How Do They Compare? Pitting the Analog Discovery 2 Against the New ADP3450

Feature for AD2 vs ADP3450

The Analog Discovery 2 has been the flagship of Digilent’s Test and Measurement line, as we have worked with our global customer base to refine and develop WaveForms over the past 10+ years to what it is today. As the world has changed, we have realized that while the Analog Discovery 2 is good enough for most things, we want to give you all more. And its 2021, so let’s shake things up! So, what exactly is the difference between the beloved Analog Discovery 2 and the new ADP3450, the first in our Analog Discovery Pro line?

Short answer: we kept everything you love and added a whole lot more.

Comparing the AD2 and ADP3450

Buffer Size:

This is a key point of feedback on all our devices – something that we are focusing on improving through the selection of larger Xilinx FPGAs and the addition of external memory. The Analog Discovery 2 logic analyzer and oscilloscope instruments provide 16k samples of memory depth which is then transferred via USB to the host PC.

The ADP3450 improves this by factors of magnitude in several different ways. Using the oscilloscope instrument in Record Mode, 128 Million samples can be captured, and in Repeated, Shift, and Screen modes over 32 thousand samples can be captured. When using the Logic Analyzer, in Record Mode 64 Million samples can be captured, and in other modes the same size applies as in the oscilloscope. In addition, when taking advantage of the new Linux Mode, data can be streamed onto an external storage device via one of the several available USB ports using WaveForms SDK.

Bandwidth and Sample Rate:

The Analog Discovery 2 device sample rate is 100 MS/s, supporting a 9MHz Bandwidth as is, and a 30MHz bandwidth with the addition of the BNC Adapter and probes on the oscilloscope, and 9 MHz and 12 MHz bandwidth respectively on the waveform generator instrument. The device sample rate is used on the logic analyzer.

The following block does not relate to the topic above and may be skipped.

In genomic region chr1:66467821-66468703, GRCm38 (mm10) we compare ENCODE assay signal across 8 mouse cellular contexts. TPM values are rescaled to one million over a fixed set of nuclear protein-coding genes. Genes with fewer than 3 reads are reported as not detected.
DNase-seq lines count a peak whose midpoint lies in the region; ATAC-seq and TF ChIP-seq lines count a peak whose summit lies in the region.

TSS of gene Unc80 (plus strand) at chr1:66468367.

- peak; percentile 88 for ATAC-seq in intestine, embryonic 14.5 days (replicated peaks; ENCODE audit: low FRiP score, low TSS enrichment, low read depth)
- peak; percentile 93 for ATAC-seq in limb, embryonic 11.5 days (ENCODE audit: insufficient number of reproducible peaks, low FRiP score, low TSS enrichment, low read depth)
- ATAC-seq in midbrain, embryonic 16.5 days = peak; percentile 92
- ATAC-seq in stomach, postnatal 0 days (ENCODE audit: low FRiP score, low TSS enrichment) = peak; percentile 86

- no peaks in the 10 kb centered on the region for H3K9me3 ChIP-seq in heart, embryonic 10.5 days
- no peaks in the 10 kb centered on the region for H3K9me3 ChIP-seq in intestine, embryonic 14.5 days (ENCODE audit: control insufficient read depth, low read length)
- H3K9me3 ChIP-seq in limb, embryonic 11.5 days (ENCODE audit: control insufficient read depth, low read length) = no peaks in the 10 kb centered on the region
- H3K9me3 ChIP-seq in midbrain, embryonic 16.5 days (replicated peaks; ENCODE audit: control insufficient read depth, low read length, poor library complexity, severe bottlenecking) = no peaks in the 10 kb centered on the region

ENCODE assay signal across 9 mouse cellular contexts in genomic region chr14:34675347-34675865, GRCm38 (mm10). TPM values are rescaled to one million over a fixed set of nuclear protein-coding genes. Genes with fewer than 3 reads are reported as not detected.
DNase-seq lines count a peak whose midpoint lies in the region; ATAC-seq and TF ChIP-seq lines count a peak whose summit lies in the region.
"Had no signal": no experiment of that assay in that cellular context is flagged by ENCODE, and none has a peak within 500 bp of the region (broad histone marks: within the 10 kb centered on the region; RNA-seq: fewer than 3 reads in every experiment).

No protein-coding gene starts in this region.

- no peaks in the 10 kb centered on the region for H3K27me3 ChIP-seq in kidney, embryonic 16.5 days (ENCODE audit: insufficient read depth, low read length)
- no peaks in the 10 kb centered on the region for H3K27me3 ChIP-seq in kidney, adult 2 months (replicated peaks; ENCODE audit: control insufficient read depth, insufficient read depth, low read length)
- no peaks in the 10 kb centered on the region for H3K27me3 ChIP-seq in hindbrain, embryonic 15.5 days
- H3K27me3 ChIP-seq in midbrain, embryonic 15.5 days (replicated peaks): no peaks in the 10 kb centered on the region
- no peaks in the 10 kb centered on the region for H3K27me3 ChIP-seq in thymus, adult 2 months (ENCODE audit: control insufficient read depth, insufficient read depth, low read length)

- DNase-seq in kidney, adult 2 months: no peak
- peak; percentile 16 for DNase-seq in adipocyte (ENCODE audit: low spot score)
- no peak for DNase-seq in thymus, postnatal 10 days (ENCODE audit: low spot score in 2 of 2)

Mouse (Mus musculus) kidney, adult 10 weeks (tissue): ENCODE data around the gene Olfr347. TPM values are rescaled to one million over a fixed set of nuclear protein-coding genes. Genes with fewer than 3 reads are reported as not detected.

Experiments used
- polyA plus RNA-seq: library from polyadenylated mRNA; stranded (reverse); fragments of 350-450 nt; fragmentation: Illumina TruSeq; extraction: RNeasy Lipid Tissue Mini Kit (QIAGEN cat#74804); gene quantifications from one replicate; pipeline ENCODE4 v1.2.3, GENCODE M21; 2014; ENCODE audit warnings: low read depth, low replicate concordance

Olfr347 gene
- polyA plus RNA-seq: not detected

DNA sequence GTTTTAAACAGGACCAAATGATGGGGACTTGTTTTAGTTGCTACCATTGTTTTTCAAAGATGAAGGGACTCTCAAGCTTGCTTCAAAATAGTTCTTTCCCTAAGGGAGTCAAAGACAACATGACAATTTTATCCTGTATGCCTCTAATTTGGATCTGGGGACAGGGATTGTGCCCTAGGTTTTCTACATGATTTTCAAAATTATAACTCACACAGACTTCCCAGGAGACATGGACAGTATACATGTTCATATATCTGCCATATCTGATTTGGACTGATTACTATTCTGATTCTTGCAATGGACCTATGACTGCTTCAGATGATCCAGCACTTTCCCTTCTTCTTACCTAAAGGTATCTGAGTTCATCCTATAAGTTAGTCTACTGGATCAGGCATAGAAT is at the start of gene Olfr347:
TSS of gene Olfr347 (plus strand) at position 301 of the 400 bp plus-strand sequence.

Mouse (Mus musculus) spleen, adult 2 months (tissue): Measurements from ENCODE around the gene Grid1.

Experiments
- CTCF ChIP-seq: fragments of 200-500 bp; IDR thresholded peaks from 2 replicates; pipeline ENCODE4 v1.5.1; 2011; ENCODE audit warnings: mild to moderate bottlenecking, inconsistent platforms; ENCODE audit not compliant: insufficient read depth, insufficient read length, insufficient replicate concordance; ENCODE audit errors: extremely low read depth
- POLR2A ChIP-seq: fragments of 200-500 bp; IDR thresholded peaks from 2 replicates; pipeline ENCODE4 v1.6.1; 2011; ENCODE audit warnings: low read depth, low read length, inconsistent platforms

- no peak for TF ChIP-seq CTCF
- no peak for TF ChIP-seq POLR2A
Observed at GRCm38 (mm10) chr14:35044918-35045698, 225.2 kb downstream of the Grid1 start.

The ADP3450 makes improvements to both the bandwidth and sample rate, increasing the oscilloscope bandwidth from 9MHz to 55 MHz (built-in, with BNC connectors standard), and a maximum sample rate of 0.5 GS/s for repeated signals. The maximum device sample rate is 125 MS/s and is the sample rate for the logic analyzer.

Number of Channels:

The ADP3450 doubles the number of channels to four oscilloscope channels, enabling measurements that require a minimum of three, and reducing the time spent resetting probes before taking measurements. For those that don’t need all four channels, the smaller ADP3250 offers everything the ADP3450 does, but with only two oscilloscope channels. The ADP3450 and ADP3250 both have 16 digital I/O, two waveform generator channels, and a digital power supply.

High-Resolution and Mixed Signals:

Resolution and the true mixed signal nature of the Analog Discovery 2 is something core to the product that we kept on the ADP3450.

The digital and analog channels are separate and dedicated as with the Analog Discovery 2, so there is no trade off when taking mixed signal measurement. In addition, the ADP3450 keeps the two dedicated trigger inputs/outputs so there is no need to lose a digital or analog channel to add an external trigger. This puts the total channel count at 24 channels, not including the power supplies.

The ADP3450 oscilloscope and waveform generator instruments are both 14-bit but can provide 16-bits of data with software enhancement, which is double what most benchtop oscilloscopes provide.

Configurable Digital I/O

The Analog Discovery 2’s digital I/O operates at 3.3V logic following the LVCMOS standard but is also 5V compatible. The ADP3450 takes the improved digital I/O from the Digital Discovery to vastly increase the types of digital systems that can be decoded with the device. The digital I/O on the ADP3450 can be configured to between 1.2 and 3.3V, are also 5V compatible, and offer a variety of settings including adjustable slew rate, configurable pull up and down resistors, and more!

Linux Mode and Standalone Operation